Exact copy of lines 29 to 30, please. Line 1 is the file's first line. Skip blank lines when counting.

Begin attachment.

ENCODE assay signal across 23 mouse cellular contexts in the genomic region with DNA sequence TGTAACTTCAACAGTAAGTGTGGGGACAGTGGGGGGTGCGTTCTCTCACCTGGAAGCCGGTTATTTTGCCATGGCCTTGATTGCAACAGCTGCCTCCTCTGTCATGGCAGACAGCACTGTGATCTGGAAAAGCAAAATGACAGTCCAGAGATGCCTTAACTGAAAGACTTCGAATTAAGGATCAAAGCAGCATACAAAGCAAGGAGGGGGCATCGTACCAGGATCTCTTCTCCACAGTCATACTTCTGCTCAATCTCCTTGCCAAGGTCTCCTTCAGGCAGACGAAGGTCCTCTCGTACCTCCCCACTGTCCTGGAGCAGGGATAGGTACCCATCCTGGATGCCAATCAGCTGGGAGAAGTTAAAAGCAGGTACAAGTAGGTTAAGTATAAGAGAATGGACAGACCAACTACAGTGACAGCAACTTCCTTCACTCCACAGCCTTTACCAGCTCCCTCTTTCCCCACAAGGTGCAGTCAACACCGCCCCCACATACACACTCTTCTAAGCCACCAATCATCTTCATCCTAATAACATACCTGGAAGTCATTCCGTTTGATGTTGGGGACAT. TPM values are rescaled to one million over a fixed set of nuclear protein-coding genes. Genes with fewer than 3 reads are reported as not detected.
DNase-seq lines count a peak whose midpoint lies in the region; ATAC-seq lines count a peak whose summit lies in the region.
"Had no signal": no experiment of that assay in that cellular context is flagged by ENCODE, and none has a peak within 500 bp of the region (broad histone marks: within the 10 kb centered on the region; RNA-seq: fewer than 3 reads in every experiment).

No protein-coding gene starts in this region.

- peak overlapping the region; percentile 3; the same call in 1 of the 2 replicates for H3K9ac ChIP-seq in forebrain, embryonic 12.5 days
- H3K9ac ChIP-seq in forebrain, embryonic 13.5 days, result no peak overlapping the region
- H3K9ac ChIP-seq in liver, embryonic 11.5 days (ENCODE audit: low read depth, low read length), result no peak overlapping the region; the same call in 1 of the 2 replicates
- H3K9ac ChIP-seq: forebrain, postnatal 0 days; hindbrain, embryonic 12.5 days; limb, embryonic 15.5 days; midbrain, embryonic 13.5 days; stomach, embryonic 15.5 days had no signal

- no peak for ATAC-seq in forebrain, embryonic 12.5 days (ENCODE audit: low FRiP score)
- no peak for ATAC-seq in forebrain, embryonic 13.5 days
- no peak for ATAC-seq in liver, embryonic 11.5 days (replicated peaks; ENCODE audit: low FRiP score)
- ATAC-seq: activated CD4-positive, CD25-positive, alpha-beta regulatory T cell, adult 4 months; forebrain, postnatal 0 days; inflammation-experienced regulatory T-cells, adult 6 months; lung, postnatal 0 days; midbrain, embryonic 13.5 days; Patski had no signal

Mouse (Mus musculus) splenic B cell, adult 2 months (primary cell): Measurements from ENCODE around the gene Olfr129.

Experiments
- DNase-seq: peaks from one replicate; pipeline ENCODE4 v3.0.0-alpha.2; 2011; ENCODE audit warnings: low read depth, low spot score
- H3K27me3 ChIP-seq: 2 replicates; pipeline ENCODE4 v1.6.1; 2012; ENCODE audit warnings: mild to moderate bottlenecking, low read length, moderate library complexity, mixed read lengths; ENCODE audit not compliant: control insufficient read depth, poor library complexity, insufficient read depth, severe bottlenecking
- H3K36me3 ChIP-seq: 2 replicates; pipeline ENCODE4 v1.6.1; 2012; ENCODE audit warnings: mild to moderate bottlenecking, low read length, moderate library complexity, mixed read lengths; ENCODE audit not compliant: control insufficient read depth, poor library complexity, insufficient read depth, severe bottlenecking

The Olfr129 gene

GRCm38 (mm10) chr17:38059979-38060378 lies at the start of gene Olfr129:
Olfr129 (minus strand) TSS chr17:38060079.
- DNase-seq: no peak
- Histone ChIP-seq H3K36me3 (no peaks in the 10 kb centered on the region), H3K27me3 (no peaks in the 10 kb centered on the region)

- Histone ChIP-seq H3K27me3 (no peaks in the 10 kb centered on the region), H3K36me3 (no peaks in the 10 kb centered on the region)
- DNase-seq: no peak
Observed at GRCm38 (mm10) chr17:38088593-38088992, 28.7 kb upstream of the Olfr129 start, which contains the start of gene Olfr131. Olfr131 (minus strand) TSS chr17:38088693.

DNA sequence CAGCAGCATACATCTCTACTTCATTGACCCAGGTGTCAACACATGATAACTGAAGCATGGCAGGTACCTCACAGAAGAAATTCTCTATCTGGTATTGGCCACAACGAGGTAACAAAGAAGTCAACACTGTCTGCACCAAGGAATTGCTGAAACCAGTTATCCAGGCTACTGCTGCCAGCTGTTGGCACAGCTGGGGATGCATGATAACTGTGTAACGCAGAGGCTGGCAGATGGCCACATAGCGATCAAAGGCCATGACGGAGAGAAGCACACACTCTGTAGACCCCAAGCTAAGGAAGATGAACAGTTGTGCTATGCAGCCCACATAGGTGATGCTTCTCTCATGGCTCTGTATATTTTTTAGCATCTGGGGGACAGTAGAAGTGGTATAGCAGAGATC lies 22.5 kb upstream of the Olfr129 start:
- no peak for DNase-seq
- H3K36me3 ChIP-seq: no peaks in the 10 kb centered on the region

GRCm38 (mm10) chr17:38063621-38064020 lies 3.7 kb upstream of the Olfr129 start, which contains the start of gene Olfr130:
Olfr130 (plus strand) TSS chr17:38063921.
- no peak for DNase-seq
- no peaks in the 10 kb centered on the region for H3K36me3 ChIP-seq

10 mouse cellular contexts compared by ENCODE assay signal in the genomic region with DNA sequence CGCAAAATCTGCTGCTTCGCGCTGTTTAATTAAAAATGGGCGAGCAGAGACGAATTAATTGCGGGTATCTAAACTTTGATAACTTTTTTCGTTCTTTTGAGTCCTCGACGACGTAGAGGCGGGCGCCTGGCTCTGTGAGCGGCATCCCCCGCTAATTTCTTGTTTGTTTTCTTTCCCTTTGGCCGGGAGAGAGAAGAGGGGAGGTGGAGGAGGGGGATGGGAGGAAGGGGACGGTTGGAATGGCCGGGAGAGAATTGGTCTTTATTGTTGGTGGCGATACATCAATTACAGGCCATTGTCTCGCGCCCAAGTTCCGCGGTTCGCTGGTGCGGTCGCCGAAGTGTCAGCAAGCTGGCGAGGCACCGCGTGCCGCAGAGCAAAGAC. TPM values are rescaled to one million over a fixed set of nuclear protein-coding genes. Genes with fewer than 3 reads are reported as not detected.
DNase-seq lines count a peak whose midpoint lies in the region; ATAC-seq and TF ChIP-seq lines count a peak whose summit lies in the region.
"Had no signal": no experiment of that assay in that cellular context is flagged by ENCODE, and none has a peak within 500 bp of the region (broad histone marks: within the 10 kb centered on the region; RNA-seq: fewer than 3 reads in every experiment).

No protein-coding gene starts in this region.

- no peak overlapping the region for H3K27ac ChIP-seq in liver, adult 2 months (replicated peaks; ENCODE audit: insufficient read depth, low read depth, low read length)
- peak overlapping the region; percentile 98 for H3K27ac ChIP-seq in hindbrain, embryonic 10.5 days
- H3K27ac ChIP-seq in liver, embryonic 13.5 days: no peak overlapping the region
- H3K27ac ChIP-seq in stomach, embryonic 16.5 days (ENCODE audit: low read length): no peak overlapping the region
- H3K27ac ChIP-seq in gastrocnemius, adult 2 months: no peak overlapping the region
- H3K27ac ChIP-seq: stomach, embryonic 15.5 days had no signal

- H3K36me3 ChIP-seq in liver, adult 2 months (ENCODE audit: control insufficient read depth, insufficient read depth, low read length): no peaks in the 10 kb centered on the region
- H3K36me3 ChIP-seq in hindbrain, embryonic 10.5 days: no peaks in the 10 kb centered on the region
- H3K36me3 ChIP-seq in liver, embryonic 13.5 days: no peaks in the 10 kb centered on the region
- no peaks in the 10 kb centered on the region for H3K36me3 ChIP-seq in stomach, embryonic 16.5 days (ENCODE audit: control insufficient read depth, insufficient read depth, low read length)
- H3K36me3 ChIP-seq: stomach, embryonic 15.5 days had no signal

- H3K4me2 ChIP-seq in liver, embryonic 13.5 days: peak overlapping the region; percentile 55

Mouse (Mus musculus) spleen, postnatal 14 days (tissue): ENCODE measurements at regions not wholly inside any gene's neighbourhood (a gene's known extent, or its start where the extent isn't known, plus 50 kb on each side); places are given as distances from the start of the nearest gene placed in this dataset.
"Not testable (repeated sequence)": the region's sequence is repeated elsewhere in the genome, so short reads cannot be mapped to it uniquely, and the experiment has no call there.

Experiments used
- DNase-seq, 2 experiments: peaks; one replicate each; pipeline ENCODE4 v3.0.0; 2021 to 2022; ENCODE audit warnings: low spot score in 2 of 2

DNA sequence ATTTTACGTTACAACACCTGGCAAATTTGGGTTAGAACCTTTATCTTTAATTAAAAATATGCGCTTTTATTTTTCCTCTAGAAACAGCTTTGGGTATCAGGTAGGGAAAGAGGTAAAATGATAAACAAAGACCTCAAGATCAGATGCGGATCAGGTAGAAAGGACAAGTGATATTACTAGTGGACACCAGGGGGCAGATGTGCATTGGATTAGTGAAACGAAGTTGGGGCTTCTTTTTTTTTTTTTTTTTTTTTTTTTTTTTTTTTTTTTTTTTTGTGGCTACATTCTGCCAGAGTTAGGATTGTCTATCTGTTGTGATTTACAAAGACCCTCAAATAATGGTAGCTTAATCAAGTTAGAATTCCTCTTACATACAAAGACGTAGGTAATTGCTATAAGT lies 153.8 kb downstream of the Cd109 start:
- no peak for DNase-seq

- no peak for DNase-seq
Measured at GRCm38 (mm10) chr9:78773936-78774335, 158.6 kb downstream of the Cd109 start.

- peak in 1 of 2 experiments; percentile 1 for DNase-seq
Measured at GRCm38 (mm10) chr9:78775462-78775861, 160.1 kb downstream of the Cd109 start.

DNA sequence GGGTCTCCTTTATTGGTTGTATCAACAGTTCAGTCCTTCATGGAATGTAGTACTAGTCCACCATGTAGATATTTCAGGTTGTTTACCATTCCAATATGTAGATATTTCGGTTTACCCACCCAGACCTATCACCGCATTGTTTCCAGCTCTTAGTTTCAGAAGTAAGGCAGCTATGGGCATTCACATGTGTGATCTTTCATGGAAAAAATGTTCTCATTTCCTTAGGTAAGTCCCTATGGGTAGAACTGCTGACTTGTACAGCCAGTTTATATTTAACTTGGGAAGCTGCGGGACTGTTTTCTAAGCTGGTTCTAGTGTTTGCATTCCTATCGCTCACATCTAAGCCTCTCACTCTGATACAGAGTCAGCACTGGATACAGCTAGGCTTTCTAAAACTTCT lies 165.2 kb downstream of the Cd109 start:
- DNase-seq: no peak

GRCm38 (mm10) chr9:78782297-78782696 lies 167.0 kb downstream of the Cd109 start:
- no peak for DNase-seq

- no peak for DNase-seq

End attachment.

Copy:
GRCm38 (mm10) chr17:38063621-38064020 lies 3.7 kb upstream of the Olfr129 start, which contains the start of gene Olfr130:
Olfr130 (plus strand) TSS chr17:38063921.